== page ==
The most important election of our lives is 24 hours away, and once again rock ’n’ roll has completely failed us.
We always knew music could move us, amuse us, distract us, encode extraordinary memories and act as the soundtrack for some of our most spectacular life-movies. We always knew that a song could wrap around our ears and our hearts and save the day. Music is so beautiful and essential that way, and it always will be.
But every one of us at some point in our lives believed that music might move governments, not just our hips and our hearts; that music might anger world leaders, not just parents; that music might end wars, not just start conversations.
President Nixon announced the withdrawal of all American troops from Vietnam on January 23, 1973, exactly nine years and 10 days after Dylan released “The Times They Are A-Changin’.” Margaret Thatcher became prime minister of the United Kingdom two years and three months after the Clash released “White Riot.”
Oh, and not only did louche, drooling Jim Morrison and the Doors not end the Vietnam War, the Lizard King’s father, Rear Admiral George Stephen Morrison, literally started it (Jimbo’s less decadent dad was commander of U.S. Naval forces at the Gulf of Tonkin; under his watch, in early August 1964, the Navy faked an attack by a North Vietnamese boat, creating the pretext for the United States to make a full entry into the war).
This amazing fact is a gorgeous metaphor for the role rock music and the sounds of the counterculture have played in American politics.
I do not want to diminish the emotional or social impact of rock ’n’ roll, but it has succeeded in inspiring people to run to Hot Topic, and failed in inspiring them to storm the Bastille.
Rock ’n’ roll, which makes such frequent and dramatic use of rabble-rousing sloganeering, has been virtually a complete washout when it comes to meaningful political action or instruction. Again, I do not want to diminish the emotional or social impact of rock ’n’ roll, but it has succeeded in inspiring people to run to Hot Topic, and failed in inspiring them to storm the Bastille.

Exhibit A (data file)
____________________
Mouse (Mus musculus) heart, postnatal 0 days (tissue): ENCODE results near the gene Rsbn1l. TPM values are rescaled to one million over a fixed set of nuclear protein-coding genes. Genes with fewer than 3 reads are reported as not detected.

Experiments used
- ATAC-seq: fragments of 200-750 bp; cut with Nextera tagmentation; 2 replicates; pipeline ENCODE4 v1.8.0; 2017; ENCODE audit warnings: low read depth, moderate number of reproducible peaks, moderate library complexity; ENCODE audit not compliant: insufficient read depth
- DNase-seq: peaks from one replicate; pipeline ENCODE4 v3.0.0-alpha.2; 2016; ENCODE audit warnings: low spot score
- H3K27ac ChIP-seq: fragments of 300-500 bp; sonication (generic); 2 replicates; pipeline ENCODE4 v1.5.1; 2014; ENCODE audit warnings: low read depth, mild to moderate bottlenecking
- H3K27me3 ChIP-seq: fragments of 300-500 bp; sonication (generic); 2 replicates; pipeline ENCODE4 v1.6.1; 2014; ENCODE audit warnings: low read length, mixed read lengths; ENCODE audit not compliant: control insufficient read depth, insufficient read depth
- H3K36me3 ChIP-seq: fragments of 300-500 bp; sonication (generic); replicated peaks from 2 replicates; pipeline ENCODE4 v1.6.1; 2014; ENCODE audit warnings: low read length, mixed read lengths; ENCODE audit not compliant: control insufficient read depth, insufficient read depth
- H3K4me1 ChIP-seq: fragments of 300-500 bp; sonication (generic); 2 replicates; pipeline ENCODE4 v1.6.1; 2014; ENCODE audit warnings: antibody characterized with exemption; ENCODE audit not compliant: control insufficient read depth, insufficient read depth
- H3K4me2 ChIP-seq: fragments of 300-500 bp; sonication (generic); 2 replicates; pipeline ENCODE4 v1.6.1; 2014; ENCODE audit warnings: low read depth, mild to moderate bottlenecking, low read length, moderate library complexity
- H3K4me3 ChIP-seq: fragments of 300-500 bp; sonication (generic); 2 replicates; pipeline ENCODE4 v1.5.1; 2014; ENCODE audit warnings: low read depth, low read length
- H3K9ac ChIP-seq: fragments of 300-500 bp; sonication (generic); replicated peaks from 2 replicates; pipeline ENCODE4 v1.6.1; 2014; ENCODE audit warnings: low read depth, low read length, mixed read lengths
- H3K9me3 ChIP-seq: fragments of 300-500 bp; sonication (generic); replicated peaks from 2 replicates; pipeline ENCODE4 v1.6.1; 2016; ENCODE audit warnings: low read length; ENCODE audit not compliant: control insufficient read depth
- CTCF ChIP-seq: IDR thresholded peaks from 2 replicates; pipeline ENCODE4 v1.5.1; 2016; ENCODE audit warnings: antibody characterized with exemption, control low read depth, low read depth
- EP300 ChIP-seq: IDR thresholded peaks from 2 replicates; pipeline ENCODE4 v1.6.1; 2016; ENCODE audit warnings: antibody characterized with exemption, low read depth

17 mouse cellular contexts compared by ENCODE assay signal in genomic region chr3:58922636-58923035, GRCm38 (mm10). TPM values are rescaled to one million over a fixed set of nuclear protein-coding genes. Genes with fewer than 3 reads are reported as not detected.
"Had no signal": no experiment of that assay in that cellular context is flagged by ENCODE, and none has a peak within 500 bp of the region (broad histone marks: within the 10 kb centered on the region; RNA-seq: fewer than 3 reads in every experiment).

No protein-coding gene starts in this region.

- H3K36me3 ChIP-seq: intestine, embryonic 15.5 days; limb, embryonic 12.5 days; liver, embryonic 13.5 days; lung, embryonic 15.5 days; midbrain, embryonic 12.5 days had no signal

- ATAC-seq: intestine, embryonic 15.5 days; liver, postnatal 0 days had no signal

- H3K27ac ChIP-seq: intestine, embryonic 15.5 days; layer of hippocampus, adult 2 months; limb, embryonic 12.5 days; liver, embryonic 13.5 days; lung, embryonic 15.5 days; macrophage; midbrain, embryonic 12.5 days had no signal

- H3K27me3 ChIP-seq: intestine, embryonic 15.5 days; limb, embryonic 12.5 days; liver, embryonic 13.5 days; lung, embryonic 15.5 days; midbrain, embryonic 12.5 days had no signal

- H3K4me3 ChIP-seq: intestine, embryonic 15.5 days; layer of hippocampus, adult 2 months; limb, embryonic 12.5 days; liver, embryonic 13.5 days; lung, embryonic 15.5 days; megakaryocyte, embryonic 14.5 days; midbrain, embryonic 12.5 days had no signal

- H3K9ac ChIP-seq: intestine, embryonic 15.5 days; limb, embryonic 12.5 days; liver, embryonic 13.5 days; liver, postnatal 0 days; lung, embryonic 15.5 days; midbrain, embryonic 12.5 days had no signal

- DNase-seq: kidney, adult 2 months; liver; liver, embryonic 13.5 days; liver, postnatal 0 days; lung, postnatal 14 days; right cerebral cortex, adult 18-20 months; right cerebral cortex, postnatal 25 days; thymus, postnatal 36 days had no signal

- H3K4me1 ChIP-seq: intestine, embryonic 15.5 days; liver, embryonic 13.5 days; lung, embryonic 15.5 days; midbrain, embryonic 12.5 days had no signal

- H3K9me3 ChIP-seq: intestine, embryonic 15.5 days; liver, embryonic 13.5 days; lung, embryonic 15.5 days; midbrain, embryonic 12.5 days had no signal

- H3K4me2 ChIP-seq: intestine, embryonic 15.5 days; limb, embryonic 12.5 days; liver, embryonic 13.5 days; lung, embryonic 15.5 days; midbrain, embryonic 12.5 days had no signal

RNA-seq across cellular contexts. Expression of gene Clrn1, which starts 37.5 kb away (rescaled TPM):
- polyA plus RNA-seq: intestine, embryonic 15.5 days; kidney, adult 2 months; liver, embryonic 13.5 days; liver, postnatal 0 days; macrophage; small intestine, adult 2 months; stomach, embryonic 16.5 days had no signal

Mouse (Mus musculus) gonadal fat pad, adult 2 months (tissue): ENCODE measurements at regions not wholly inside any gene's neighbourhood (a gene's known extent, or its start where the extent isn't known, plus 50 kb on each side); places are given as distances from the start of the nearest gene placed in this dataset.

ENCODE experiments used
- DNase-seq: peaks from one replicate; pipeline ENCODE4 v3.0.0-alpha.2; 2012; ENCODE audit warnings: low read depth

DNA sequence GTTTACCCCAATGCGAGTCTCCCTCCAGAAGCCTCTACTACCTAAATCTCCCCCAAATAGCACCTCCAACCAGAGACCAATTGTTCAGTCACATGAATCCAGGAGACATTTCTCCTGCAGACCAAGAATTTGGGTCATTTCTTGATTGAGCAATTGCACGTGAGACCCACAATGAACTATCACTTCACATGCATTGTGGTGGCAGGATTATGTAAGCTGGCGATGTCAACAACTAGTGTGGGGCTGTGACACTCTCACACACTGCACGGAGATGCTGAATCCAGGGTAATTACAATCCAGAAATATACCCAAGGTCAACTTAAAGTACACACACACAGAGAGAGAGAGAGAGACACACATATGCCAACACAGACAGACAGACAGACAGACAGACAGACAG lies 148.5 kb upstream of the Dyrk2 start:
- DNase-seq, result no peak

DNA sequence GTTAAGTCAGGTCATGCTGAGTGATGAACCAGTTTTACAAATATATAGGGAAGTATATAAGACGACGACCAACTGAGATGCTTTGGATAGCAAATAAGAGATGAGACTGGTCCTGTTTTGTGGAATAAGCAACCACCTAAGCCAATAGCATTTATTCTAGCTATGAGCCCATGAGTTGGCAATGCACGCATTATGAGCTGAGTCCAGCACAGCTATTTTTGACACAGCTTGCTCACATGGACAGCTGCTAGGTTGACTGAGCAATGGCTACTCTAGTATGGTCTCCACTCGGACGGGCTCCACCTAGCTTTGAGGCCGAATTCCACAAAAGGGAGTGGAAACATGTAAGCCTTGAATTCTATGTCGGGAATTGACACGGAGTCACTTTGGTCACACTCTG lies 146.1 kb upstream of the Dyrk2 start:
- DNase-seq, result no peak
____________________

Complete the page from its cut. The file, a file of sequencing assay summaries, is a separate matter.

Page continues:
Artists don’t mind spouting their political opinions in interviews, and will play a benefit here or there or make a cute video affirming their beliefs. But the idea of doing anything that might cross a fence and target people on the “other” side, or most pertinently actually risk confrontation, seems to be absolutely anathema.
We all love to piss off our parents, and we all love to get stared at when we walk into Political Science class with a nose ring, and wow, when we dyed our hair the day before graduation, boy did grandma make a face. And the whole time I walked across that stage to get my diploma with my pink hair I could hear a Clash song playing in my head. Boy, I sure do fight the system.
Chances are, your favorite “rebel” rocker thinks exactly like that.
My words, my deeds, my opinion, my anger, my ire, my bile and my passion may define me, they may guide my vote, they may even inspire and annoy a few people within the sound of my voice. But this tiny island that is my thoughts and beliefs holds little sway outside of its ability to be an infinitesimal dot in the beautiful and diverse pointillist picture that is our country.
Even my vote means virtually nothing on its own, though I do appreciate that when this grain of sand is added to others, a Republic is built. But what I think doesn’t reach far beyond, above, or below the shadow I cast on a sunny day.
However, there are others who, through the force of their fame and character, possess the ability to influence large groups of people.
What if Bruce Springsteen had gotten into a van and trailed Donald Trump to every campaign stop over the last four weeks (or even the last two). Imagine if every time Donald Trump set up to speak, Bruce got out of his van, strolled to a street corner or park a few blocks away, strapped on an acoustic guitar, and began to sing. Maybe he would sing songs about the working men and women who have always been his constituency, or maybe he would sign songs of Boardwalks or Vietnam, or maybe he would sing the old songs of freedom and unity that Woody Guthrie or Pete Seeger sang.
It wouldn’t have been that hard of a thing for Springsteen to do. In fact, it couldn’t have been that much harder than his recent book tour, which compelled him to stand, rigid and wax mannequin-like, next to an endless parade of ecstatic fans. Imagine the greatest and most popular populist singer in American history drawing attention away from our greatest populist pretender; Springsteen and his opposition would have become the story; they would have stolen the headlines.
It would have been the most magical act of musical activism in our history, and how hard would it have been to accomplish? Oh, and it would have probably sold more books than a book tour, by the way.
I single out Springsteen because he is one of the very, very few people who could have pulled this kind of thing off. For this kind of action to have succeeded, it would have required an artist that a crowd gathered to hear Donald Trump speak would have wanted to hear as much (or more) than they wanted to hear The Great Man. Lady Gaga or an Eddie Vedder, for instance, would likely have been shooed away from their perch or been harassed or arrested. But people would have rushed from Trump rallies to see Springsteen. News networks would have covered it as breaking news.